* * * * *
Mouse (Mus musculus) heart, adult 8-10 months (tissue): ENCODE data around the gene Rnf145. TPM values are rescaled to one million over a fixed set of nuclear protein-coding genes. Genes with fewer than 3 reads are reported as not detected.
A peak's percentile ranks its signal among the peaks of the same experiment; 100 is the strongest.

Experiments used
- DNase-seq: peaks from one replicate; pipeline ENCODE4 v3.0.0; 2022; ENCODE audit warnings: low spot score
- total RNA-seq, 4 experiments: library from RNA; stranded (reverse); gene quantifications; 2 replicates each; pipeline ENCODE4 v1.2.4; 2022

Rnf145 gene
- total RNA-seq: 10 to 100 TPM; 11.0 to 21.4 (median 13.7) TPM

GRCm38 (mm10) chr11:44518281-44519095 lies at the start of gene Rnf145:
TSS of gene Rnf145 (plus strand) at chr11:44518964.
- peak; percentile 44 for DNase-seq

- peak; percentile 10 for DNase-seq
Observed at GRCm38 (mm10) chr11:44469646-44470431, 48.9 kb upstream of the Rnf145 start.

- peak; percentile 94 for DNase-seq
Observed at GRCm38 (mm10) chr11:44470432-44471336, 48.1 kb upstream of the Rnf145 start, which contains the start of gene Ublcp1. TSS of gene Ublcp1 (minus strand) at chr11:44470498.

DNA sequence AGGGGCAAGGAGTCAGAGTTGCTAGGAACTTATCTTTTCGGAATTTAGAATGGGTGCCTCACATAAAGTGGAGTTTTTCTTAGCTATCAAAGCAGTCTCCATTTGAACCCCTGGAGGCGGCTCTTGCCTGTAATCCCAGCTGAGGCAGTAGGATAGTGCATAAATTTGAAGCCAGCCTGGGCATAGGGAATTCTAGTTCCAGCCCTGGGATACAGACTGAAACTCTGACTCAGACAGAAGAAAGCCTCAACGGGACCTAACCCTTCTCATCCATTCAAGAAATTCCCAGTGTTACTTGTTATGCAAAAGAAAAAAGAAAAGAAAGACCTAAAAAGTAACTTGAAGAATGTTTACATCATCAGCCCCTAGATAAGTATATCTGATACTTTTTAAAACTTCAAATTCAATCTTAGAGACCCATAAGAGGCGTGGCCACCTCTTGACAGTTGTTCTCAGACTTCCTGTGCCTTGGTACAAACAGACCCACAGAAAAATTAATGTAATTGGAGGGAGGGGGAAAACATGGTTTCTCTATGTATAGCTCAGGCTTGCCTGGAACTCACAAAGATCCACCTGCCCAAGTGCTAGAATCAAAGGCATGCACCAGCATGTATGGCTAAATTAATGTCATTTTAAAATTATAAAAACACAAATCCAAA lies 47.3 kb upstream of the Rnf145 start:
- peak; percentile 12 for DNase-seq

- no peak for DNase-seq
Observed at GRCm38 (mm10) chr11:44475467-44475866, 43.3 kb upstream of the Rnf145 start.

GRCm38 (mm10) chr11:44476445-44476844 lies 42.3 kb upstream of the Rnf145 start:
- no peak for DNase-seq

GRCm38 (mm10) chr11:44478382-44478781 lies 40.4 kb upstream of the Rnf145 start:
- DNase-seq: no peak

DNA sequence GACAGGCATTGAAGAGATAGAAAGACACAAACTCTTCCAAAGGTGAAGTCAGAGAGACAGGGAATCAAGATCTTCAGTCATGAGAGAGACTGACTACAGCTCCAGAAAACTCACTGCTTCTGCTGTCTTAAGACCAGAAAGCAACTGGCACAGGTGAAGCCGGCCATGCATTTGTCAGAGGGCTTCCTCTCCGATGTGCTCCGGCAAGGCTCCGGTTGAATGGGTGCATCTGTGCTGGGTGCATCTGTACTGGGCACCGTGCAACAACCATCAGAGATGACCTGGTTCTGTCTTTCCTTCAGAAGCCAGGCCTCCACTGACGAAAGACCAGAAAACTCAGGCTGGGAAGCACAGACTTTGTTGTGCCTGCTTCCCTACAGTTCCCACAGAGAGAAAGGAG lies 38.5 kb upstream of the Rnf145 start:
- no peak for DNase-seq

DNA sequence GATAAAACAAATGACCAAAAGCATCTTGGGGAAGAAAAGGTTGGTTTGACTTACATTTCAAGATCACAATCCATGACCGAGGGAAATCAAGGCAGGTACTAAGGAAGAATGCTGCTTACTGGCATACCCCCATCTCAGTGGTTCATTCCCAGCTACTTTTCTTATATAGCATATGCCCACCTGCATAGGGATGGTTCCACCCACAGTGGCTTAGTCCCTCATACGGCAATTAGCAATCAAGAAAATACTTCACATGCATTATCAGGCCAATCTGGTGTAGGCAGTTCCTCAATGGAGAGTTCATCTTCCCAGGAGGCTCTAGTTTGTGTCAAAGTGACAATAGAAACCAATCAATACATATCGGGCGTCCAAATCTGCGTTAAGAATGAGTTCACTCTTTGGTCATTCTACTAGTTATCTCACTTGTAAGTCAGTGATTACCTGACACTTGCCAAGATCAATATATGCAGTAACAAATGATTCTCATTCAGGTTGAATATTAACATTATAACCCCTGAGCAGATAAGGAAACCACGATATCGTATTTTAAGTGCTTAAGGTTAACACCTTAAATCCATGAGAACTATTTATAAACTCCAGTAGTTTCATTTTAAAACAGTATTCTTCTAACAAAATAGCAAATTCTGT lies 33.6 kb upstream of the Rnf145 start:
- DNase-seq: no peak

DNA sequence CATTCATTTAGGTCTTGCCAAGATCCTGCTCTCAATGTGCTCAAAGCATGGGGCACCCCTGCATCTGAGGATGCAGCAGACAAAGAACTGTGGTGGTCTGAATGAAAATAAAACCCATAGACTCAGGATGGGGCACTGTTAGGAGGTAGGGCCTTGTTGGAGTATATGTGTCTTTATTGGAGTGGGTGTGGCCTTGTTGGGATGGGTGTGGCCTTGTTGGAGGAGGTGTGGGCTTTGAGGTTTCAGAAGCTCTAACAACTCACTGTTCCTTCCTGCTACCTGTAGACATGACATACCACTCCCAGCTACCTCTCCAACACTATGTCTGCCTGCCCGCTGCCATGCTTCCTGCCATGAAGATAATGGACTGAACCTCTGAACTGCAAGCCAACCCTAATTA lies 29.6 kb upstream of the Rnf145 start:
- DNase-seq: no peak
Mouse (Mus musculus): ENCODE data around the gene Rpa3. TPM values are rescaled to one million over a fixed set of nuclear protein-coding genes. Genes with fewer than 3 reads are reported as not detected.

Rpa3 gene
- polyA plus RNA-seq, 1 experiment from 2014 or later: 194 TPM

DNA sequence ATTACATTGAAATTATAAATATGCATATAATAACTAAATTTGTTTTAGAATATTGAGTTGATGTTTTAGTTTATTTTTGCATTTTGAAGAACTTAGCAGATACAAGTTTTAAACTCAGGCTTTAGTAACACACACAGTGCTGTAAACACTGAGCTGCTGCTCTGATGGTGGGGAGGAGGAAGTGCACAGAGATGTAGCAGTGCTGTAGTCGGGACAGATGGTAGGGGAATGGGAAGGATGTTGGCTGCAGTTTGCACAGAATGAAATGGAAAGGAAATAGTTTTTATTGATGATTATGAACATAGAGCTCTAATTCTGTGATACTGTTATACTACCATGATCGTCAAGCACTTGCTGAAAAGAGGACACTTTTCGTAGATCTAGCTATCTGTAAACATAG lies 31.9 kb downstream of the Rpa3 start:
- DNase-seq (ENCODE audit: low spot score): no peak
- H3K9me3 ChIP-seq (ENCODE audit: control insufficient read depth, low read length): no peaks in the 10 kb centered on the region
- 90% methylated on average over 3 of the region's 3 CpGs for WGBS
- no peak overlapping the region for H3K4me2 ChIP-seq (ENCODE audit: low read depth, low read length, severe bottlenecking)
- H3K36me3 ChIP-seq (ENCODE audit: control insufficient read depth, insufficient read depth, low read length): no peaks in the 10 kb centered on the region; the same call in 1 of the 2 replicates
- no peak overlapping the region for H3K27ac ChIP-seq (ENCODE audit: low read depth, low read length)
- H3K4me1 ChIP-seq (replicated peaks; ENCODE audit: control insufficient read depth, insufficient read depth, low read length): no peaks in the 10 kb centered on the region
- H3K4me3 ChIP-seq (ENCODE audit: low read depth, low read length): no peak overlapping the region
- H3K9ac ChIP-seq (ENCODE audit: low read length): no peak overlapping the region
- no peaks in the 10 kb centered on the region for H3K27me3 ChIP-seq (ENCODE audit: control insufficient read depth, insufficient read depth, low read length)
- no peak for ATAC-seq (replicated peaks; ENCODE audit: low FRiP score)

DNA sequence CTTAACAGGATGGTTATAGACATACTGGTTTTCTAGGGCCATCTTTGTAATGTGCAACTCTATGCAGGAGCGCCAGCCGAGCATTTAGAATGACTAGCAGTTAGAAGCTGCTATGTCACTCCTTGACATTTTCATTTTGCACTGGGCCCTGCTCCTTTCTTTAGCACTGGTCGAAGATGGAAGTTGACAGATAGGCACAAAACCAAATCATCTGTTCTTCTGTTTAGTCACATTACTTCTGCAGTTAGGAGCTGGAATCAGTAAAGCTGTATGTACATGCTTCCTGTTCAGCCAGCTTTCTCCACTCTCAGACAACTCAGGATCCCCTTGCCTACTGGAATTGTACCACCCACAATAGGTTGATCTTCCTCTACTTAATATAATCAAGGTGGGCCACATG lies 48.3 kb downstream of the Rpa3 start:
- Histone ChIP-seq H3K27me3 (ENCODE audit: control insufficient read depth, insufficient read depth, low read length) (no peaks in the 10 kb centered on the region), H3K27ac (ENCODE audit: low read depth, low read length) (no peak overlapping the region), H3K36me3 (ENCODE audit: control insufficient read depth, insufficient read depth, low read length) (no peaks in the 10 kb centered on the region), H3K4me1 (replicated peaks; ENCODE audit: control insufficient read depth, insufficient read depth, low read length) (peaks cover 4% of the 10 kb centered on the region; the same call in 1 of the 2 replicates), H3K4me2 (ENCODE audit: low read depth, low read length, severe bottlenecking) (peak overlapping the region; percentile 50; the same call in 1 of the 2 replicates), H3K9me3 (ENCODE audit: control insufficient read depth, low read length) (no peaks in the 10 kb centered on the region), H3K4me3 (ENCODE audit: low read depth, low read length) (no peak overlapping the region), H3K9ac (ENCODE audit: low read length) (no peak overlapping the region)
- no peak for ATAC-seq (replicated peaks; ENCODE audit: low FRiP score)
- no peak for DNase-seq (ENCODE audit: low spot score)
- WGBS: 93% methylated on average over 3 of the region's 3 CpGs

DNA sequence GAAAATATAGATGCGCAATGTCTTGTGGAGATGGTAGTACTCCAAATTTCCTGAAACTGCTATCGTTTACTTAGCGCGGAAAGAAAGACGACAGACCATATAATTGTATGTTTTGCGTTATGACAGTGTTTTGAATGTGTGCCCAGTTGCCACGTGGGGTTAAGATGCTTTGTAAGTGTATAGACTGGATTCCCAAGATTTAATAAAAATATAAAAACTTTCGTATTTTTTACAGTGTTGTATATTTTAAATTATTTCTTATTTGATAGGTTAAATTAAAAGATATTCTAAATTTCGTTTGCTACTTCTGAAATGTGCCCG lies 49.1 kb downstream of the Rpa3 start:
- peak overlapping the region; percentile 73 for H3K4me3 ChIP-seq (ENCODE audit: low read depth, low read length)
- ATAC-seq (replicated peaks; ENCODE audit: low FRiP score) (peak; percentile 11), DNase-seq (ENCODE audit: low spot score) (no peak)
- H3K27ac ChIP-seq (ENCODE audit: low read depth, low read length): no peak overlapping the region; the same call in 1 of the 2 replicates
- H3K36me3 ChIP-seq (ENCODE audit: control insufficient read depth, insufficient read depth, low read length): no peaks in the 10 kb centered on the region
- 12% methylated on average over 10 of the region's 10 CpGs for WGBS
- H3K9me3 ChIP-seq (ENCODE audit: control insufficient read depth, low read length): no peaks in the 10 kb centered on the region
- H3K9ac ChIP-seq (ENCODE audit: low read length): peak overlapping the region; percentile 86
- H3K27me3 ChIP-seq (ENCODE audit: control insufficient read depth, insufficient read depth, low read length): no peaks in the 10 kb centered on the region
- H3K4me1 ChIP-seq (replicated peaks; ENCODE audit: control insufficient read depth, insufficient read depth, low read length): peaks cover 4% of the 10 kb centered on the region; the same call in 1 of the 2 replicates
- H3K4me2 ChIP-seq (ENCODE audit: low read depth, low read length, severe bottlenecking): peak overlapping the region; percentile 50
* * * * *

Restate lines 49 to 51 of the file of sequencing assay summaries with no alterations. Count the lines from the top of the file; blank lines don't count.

DNA sequence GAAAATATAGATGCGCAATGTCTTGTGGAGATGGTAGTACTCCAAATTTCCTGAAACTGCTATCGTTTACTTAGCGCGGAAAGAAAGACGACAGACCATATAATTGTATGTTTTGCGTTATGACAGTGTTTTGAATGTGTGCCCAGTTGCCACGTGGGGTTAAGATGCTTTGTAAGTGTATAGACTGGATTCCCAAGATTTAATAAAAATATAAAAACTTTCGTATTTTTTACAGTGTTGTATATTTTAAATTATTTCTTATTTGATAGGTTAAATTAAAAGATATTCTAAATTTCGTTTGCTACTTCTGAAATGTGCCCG lies 49.1 kb downstream of the Rpa3 start:
- peak overlapping the region; percentile 73 for H3K4me3 ChIP-seq (ENCODE audit: low read depth, low read length)
- ATAC-seq (replicated peaks; ENCODE audit: low FRiP score) (peak; percentile 11), DNase-seq (ENCODE audit: low spot score) (no peak)